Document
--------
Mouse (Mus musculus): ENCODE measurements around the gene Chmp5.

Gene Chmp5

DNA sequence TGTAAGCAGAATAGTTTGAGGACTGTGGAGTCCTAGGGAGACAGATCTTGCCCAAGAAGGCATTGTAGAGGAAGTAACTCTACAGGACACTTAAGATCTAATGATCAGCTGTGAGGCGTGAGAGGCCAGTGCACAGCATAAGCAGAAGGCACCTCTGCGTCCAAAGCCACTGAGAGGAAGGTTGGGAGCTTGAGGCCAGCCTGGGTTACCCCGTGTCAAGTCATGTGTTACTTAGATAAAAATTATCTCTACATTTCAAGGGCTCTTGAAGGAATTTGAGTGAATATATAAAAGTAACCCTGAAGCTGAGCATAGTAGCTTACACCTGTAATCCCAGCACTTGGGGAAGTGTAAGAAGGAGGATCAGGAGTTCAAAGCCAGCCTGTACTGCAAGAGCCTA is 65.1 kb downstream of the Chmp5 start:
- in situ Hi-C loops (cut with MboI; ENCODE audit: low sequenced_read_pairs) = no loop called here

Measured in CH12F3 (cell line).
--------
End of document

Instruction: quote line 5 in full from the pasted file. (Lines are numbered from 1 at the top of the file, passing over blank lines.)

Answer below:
Measured in CH12F3 (cell line).